February 28th, 2004


Not tired of life

This evening started badly - a group of us went to a screening of what has to be the worst sketch show ever, 'Sweet and Sour' which is an attempt to copy the 'Goodness Gracious Me' format with Chinese British comedians. My friends Adi and Anna were both asked to write for it, and neither did - and maybe it would have been less dire if they had, but they were right to want to avoid getting involved.

I didn't laugh once, and I only vaguely smiled, and a couple of times I dropped into a doze and whispered ' did I miss a punch line?' and was told, no, I hadn't. Even the sketches that had good ideas had no rhythm, no sense of building comic pace. Some of the people in it - a Liverpudlian guy in particular - were good and funny, but the material was weak and the direction weaker.

It is the sort of occasion where you leave as quickly as possible in order not to have to say anything insincere, and fix a grin on your face so that the people responsible for the mess will think you still love them.

And so we escaped into the wilds of Soho and looked for a bar, and found 'The Music Box' which is just down from Panton Street and on a Friday night has a piano and singers and an intermittently open mike. Carolyn who runs Fridays has a long track record - I vaguely remember her running something in Heaven in the eighties - and a good blues voice; one of the bar staff Roxie was so wonderful in 'Cry Me a River' that everyone in the bar shut up to listen. And my friend Charlie, eminent rock critic, demonstrated his scary capacity to become an eighty five year old blind black man and sing blues from deep in pain he keeps in a box somewhere for such occasions.

It was just one of those nights - sitting listening to jazz and show tunes and blues - and arguing about story structure with Adi and Anna that reminds me why I will always live in London. Then home on two buses - the backstreet bus from Islington was for most of the journey my own personal taxi, which is always cool.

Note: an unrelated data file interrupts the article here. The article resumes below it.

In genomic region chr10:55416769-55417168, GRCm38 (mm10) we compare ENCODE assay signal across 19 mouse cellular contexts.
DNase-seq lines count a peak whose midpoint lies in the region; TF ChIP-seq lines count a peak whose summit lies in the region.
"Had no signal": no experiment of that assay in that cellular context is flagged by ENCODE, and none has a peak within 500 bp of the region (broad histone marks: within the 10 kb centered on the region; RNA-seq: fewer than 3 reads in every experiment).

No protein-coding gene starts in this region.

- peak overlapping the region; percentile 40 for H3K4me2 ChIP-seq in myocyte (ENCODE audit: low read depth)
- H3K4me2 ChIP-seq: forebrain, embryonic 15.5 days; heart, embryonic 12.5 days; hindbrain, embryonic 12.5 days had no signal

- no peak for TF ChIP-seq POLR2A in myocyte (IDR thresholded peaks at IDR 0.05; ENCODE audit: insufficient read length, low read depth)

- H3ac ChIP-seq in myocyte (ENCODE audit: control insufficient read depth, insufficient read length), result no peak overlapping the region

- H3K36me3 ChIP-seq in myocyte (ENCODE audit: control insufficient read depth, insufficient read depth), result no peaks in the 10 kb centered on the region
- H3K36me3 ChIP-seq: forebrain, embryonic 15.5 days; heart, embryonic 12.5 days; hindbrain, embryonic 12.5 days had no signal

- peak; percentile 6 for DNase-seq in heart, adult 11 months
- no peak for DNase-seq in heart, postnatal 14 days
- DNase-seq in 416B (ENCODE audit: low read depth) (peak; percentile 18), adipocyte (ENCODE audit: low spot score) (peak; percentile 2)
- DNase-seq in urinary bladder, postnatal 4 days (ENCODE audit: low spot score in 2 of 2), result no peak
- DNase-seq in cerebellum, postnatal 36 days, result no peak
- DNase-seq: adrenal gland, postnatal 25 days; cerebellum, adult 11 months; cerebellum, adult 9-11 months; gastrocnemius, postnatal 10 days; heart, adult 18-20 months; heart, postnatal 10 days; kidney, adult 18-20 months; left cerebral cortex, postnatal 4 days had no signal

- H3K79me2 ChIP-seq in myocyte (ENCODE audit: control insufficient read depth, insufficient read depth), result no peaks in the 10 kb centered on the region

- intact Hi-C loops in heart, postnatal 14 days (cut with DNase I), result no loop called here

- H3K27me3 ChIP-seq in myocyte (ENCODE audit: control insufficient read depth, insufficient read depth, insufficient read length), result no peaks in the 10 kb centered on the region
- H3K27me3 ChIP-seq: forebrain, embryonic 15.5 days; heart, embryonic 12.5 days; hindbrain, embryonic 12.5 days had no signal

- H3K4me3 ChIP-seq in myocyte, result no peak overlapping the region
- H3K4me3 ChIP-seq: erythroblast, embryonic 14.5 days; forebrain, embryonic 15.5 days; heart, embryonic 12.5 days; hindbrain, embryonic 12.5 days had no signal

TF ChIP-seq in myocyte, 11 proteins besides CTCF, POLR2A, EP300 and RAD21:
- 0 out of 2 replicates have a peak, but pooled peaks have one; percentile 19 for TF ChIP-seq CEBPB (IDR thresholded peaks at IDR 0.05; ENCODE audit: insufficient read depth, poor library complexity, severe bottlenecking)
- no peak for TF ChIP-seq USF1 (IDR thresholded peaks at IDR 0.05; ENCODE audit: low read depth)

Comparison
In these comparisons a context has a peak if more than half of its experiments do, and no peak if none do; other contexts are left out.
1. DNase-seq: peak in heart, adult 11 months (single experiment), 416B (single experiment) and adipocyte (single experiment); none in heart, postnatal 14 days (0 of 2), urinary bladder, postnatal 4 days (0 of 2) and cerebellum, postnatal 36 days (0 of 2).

Cautionary tale about being Roz

Sometimes you can be too clever for your own good.

The Guardian has a Saturday quiz, which we always do, and the second half of the quiz asks you to sort out what various things have in common. Today, one of them was 'The Enigma Variations; the Origin of Species; Prison Reform' and we thought hard. And we went - ooh tricky!

The most famous Enigma variation is the one called Nimrod, after the mighty hunter in Genesis, because it was a portrait of Elgar's music publisher Jaeger, which is the German for hunter; Darwin's discovery of natural selection was based on the work he did on the Beagle; prison reform was started by Elizabeth Fry, who was a Quaker, a denomination founded by George Fox. So - hunter, beagle, fox. There we had it.

Except of course that, as we should have known perfectly well, Darwin and Elgar and Elizabeth Fry all appear on bank notes. Which was the answer.